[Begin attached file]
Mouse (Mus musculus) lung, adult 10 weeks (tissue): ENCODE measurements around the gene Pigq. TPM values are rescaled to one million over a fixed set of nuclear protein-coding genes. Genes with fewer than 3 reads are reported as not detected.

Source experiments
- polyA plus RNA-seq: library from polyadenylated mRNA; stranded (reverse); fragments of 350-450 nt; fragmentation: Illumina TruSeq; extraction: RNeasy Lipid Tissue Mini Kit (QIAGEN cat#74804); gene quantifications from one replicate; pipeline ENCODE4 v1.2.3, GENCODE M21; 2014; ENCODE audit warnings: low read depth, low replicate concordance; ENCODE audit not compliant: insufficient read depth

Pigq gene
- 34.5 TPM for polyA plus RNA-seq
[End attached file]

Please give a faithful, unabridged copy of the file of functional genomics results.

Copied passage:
Mouse (Mus musculus) lung, adult 10 weeks (tissue): ENCODE measurements around the gene Pigq. TPM values are rescaled to one million over a fixed set of nuclear protein-coding genes. Genes with fewer than 3 reads are reported as not detected.

Source experiments
- polyA plus RNA-seq: library from polyadenylated mRNA; stranded (reverse); fragments of 350-450 nt; fragmentation: Illumina TruSeq; extraction: RNeasy Lipid Tissue Mini Kit (QIAGEN cat#74804); gene quantifications from one replicate; pipeline ENCODE4 v1.2.3, GENCODE M21; 2014; ENCODE audit warnings: low read depth, low replicate concordance; ENCODE audit not compliant: insufficient read depth

Pigq gene
- 34.5 TPM for polyA plus RNA-seq